Why premature cell division promotes cancers
The accumulation of mutations in the human genome is at the origin of cancers, as well as the development of resistance to treatments. The Cyclin E and Myc genes are active in the control of cell division. Biologists from the University of Geneva show that precocious entry of the genome into the replication phase leads to molecular collisions occurring on the DNA and induces new mutations. (2018-02-28)

Why are there so many types of lizards?
Researchers from Arizona State University School of Life Sciences and Smithsonian Tropical Research Institute have sequenced the complete genetic code -- the genome -- of several vertebrate species from Panama. They found that changes in genes involved in the interbrain (the site of the pineal gland and other endocrine glands), for color vision, hormones and the colorful dewlap that males bob to attract females, may contribute to the formation of boundaries between species. Genes regulating limb development also evolved especially quickly. (2018-02-23)

Modification of CRISPR guide RNA structure prevents immune response in target cells
CRISPR-mediated genome editing has become a powerful tool for modeling of disease in various organisms and is being developed for clinical applications. Preassembled Cas9 ribonucleoproteins (RNPs) composed of the recombinant Cas9 protein and in vitrotranscribed (IVT) guide RNA complexes can be delivered into cells without risk of foreign DNA integration into the host genome and with fewer off-target effects. However, in a study published today in Genome Research, scientists discovered in vitro-transcribed gRNAs, containing a 5' triphosphate (5'ppp) moiety, activate the immune response in human cells leading to cell death. (2018-02-22)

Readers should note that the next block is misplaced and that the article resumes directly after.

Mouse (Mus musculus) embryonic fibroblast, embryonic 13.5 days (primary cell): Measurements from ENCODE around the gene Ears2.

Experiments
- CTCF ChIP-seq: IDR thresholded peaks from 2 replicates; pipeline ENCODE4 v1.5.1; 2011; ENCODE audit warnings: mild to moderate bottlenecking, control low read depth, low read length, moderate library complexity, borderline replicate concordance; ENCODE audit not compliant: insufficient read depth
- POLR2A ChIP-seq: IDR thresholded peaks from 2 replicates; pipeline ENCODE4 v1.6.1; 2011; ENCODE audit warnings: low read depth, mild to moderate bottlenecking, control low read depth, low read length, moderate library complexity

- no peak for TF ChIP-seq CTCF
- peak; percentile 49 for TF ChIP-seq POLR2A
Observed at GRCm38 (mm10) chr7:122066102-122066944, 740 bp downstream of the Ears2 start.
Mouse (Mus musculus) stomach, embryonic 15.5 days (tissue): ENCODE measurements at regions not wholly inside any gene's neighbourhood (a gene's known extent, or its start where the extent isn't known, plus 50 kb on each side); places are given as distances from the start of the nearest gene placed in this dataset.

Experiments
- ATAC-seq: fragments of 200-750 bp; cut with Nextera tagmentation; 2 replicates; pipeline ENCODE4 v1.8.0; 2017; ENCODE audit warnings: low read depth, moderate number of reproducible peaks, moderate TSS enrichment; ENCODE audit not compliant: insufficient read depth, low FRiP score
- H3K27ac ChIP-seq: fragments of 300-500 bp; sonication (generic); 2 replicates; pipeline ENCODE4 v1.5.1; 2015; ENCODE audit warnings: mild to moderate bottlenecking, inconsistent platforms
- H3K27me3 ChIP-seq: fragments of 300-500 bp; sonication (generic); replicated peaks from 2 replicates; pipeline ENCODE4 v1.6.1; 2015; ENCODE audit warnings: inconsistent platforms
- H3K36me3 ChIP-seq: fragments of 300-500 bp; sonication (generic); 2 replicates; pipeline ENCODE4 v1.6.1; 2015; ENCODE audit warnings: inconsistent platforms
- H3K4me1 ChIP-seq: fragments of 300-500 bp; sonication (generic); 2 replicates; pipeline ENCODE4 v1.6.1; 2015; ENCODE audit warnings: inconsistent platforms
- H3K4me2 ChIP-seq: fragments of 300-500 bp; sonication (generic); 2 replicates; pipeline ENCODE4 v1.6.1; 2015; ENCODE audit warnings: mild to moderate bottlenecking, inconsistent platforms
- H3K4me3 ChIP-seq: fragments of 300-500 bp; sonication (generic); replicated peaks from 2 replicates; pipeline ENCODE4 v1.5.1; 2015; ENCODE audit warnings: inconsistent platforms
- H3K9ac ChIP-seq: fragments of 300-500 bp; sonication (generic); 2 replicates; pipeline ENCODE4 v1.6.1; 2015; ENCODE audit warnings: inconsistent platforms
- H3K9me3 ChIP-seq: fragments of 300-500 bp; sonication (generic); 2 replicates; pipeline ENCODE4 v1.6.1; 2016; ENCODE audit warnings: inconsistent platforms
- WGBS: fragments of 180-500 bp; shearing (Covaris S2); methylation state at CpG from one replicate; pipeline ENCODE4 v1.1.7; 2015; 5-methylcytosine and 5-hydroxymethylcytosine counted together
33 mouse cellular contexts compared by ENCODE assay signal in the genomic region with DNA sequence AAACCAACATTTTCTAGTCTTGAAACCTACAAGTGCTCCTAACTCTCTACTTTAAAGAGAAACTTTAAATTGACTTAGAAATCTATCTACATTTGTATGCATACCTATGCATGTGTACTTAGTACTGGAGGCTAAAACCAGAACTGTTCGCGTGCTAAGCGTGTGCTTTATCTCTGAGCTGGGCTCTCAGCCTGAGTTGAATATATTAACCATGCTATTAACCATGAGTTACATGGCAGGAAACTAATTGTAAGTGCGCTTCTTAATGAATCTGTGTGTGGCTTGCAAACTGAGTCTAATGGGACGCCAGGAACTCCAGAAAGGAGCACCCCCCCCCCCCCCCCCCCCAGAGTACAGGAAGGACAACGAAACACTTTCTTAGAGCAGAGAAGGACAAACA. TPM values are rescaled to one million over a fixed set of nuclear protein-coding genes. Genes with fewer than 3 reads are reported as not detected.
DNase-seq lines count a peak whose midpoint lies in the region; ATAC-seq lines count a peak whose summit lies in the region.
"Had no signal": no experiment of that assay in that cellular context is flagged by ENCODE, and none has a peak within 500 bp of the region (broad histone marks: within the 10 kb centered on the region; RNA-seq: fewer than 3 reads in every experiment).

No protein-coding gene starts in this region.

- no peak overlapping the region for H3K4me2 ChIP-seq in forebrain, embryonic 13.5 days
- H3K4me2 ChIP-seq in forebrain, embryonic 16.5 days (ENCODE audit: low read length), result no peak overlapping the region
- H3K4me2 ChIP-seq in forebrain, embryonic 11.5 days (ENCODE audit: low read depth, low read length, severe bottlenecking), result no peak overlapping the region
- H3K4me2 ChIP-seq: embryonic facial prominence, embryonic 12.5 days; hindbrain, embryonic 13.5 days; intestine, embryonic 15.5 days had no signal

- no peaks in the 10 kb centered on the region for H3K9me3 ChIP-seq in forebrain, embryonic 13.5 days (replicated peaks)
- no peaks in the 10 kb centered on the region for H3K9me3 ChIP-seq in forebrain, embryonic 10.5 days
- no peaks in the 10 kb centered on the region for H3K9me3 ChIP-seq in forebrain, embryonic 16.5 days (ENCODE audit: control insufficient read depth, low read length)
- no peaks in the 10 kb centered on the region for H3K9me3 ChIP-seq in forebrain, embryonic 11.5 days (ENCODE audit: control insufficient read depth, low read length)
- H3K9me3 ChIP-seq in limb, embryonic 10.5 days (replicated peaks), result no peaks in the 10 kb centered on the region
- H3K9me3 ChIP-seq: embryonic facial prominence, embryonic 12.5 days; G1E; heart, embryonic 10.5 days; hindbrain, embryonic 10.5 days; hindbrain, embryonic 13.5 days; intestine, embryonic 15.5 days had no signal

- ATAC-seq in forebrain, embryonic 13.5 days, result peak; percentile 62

Five novel genetic changes linked to pancreatic cancer risk
In what is believed to be the largest pancreatic cancer genome-wide association study to date, researchers at the Johns Hopkins Kimmel Cancer Center and the National Cancer Institute, and collaborators from over 80 other institutions worldwide discovered changes to five new regions in the human genome that may increase the risk of pancreatic cancer. (2018-02-21)

New analytical method provides an insight into additional chromosomes
A new technique promises to identify additional chromosomes involved in carcinogenesis. A method for analyzing additional chromosomes was proposed by a team of scientists at the Institute of Molecular and Cellular Biology and the Institute of Cytology and Genetics (Siberian branch of Russian Academy of Sciences), NSU Laboratory of Structural, Functional and Comparative Genomics and the University of Belgrade (Serbia) and published in the journal Chromosoma. (2018-02-21)

A delivery platform for gene-editing technology
A nanomaterial coating enables efficient delivery of CRISPR-Cas9 machinery into the cell. (2018-02-20)

Study identifies traces of indigenous 'Taíno' in present-day Caribbean populations
A thousand-year-old tooth has provided the first clear genetic evidence that the Taíno -- the indigenous people whom Columbus first encountered on arriving in the New World -- still have living descendants today, despite erroneous claims in some historical narratives that these people are extinct. The findings are likely to have particular resonance for people in the Caribbean and the US who claim Taíno ancestry, but have until now been unable to prove definitively that such a thing is possible. (2018-02-19)